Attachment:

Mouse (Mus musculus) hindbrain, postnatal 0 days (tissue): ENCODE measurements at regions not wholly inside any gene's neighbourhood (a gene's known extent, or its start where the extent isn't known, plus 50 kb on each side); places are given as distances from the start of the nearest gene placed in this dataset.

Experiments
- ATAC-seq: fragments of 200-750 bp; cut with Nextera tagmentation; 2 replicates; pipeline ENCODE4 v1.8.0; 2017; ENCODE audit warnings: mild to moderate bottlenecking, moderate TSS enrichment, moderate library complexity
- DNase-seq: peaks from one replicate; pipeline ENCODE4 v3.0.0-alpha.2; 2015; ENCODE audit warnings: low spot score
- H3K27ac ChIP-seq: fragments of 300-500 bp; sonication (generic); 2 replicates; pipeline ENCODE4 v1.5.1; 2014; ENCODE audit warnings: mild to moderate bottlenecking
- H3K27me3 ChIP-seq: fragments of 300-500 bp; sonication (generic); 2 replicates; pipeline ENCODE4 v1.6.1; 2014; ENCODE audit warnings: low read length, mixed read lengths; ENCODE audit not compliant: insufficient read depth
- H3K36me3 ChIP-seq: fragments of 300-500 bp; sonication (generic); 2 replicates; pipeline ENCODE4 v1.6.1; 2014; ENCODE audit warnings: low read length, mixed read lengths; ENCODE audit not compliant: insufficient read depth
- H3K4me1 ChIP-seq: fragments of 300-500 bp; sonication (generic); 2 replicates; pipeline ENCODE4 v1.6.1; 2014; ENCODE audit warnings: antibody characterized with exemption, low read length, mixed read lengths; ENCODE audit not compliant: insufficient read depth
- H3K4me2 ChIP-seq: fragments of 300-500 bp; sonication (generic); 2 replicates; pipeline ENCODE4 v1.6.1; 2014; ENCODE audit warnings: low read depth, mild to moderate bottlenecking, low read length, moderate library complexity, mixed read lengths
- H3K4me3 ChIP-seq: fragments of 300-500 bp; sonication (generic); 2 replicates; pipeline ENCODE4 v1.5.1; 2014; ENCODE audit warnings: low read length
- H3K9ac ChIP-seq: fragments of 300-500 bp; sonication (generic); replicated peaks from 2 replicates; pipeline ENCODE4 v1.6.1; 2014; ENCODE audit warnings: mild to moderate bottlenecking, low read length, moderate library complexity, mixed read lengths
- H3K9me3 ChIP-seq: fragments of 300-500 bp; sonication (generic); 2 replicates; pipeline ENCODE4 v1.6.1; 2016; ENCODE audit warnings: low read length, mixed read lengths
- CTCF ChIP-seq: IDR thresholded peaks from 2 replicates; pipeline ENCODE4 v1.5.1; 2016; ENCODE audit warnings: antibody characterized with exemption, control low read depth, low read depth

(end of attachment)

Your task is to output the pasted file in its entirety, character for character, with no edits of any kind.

Mouse (Mus musculus) hindbrain, postnatal 0 days (tissue): ENCODE measurements at regions not wholly inside any gene's neighbourhood (a gene's known extent, or its start where the extent isn't known, plus 50 kb on each side); places are given as distances from the start of the nearest gene placed in this dataset.

Experiments
- ATAC-seq: fragments of 200-750 bp; cut with Nextera tagmentation; 2 replicates; pipeline ENCODE4 v1.8.0; 2017; ENCODE audit warnings: mild to moderate bottlenecking, moderate TSS enrichment, moderate library complexity
- DNase-seq: peaks from one replicate; pipeline ENCODE4 v3.0.0-alpha.2; 2015; ENCODE audit warnings: low spot score
- H3K27ac ChIP-seq: fragments of 300-500 bp; sonication (generic); 2 replicates; pipeline ENCODE4 v1.5.1; 2014; ENCODE audit warnings: mild to moderate bottlenecking
- H3K27me3 ChIP-seq: fragments of 300-500 bp; sonication (generic); 2 replicates; pipeline ENCODE4 v1.6.1; 2014; ENCODE audit warnings: low read length, mixed read lengths; ENCODE audit not compliant: insufficient read depth
- H3K36me3 ChIP-seq: fragments of 300-500 bp; sonication (generic); 2 replicates; pipeline ENCODE4 v1.6.1; 2014; ENCODE audit warnings: low read length, mixed read lengths; ENCODE audit not compliant: insufficient read depth
- H3K4me1 ChIP-seq: fragments of 300-500 bp; sonication (generic); 2 replicates; pipeline ENCODE4 v1.6.1; 2014; ENCODE audit warnings: antibody characterized with exemption, low read length, mixed read lengths; ENCODE audit not compliant: insufficient read depth
- H3K4me2 ChIP-seq: fragments of 300-500 bp; sonication (generic); 2 replicates; pipeline ENCODE4 v1.6.1; 2014; ENCODE audit warnings: low read depth, mild to moderate bottlenecking, low read length, moderate library complexity, mixed read lengths
- H3K4me3 ChIP-seq: fragments of 300-500 bp; sonication (generic); 2 replicates; pipeline ENCODE4 v1.5.1; 2014; ENCODE audit warnings: low read length
- H3K9ac ChIP-seq: fragments of 300-500 bp; sonication (generic); replicated peaks from 2 replicates; pipeline ENCODE4 v1.6.1; 2014; ENCODE audit warnings: mild to moderate bottlenecking, low read length, moderate library complexity, mixed read lengths
- H3K9me3 ChIP-seq: fragments of 300-500 bp; sonication (generic); 2 replicates; pipeline ENCODE4 v1.6.1; 2016; ENCODE audit warnings: low read length, mixed read lengths
- CTCF ChIP-seq: IDR thresholded peaks from 2 replicates; pipeline ENCODE4 v1.5.1; 2016; ENCODE audit warnings: antibody characterized with exemption, control low read depth, low read depth